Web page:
During my life I have set out to do many foolish things. I once vowed to read every worthy work of literature ever written. Not there yet. Later I decided I would not waste time on recent writing. I would not read anything that had not passed the test of time, say 25 years, a long period of time for someone who was 24.
Nevertheless, there is value in reading older works. There is a flood of writing today decrying our increasingly “tribal” world. One recent book, Sebastian Junger’s Tribe, explores the motivations for, and benefits of, belonging to a group with a distinct identity or purpose.
This topic was examined in 1951. Eric Hoffer, the longshoreman poet and philosopher, wrote The True Believer: Thoughts on the Nature of Mass Movements. There is little, if anything, written today that Hoffer did not address. The best recent work is, at best, rediscovered wisdom.
Certainly, some good things come from passionate affiliations, but there is a truly a dark side to the mass movements that form and evolve in politics and beyond. Hoffer is at his best when he describes the motivations of those who feel they have meaningless lives and have no hope for a better future. Some give up all personal identity and sign on to follow a person or ideology and be a part of something larger.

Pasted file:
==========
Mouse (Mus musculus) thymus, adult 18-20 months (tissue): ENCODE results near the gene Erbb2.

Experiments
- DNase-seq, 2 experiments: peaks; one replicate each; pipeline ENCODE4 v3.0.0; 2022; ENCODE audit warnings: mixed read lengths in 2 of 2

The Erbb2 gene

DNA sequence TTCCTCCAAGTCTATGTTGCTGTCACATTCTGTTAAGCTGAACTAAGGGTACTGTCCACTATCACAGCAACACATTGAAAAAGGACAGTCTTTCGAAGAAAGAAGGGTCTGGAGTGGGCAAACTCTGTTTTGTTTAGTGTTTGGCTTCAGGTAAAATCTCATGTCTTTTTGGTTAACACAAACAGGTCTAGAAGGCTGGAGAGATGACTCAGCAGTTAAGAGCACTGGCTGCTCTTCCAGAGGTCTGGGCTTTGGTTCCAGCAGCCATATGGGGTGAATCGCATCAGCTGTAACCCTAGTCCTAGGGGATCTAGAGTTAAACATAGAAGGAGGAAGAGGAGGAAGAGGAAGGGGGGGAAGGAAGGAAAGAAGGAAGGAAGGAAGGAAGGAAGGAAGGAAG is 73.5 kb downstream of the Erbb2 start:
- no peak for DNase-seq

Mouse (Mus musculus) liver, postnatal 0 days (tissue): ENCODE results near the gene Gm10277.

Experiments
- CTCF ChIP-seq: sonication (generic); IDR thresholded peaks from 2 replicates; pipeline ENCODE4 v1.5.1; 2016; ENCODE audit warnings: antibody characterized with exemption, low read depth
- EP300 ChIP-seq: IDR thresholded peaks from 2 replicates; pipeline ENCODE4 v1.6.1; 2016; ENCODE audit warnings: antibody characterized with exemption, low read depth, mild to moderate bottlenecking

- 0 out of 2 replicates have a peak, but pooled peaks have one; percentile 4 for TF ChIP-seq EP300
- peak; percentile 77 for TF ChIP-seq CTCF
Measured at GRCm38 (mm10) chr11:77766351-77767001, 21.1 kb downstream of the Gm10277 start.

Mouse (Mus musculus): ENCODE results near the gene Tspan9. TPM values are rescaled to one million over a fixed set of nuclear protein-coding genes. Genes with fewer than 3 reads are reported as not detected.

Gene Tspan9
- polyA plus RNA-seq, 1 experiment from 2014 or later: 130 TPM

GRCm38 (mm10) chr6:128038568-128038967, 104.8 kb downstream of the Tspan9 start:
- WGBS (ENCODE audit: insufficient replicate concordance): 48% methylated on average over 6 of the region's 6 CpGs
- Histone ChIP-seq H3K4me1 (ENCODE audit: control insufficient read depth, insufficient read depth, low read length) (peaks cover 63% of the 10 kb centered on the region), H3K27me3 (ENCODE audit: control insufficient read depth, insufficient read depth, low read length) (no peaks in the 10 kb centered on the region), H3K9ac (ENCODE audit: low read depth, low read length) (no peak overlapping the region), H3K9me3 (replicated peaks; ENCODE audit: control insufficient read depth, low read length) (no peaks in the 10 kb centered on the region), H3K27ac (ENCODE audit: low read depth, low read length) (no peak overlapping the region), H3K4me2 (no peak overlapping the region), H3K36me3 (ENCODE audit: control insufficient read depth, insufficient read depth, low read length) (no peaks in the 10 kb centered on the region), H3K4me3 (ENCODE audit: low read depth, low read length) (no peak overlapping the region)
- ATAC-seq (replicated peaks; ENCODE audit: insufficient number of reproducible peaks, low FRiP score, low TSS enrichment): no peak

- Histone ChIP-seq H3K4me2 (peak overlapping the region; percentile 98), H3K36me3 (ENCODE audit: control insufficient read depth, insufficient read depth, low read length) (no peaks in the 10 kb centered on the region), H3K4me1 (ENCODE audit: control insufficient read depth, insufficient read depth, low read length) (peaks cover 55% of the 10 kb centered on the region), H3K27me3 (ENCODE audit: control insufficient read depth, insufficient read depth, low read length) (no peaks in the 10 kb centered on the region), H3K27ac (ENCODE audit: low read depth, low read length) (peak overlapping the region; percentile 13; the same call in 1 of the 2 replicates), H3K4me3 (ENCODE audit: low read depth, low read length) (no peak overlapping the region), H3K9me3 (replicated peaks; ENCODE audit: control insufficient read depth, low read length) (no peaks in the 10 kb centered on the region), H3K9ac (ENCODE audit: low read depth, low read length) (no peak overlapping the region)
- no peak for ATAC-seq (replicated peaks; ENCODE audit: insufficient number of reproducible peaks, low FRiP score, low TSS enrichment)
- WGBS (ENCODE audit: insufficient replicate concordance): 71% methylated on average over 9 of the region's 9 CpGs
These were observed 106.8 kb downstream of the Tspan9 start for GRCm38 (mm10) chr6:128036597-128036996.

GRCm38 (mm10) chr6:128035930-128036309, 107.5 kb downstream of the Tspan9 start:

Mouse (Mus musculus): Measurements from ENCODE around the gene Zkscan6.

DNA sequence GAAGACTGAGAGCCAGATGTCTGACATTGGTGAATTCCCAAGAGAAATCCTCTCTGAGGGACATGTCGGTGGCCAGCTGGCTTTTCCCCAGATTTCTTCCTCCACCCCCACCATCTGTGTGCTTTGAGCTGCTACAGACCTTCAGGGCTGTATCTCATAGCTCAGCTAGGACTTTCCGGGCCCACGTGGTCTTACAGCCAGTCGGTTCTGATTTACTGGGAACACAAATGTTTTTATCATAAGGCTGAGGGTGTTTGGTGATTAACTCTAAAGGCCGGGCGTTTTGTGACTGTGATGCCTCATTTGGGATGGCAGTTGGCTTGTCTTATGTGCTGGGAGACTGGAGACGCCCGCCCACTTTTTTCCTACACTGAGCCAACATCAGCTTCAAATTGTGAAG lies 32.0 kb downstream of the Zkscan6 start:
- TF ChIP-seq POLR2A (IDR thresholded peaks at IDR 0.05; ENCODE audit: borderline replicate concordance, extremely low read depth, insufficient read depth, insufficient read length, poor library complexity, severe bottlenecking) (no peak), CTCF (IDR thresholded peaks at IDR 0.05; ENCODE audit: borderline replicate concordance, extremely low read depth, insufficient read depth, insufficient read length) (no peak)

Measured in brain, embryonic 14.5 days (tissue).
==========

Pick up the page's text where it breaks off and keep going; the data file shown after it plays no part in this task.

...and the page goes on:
Hoffer writes that those within mass movements do not require a god, but they need to find a devil. Those on both sides of the political spectrum, left or right, are very much the same. Pick a devil: communists, rich people, those of a specific sexual identity or race, capitalists, Catholics, Jews, technocrats, taxes, the deep state, and much more.
In the end, for some, there is little that gives more meaning to life than to passionately and unashamedly hate someone or something.
I read. I write. I learn. I’m in a writing group and I have four published books. I’m still pretty sure I’m not Steinbeck, but my heart and soul have found their way back to where they should be.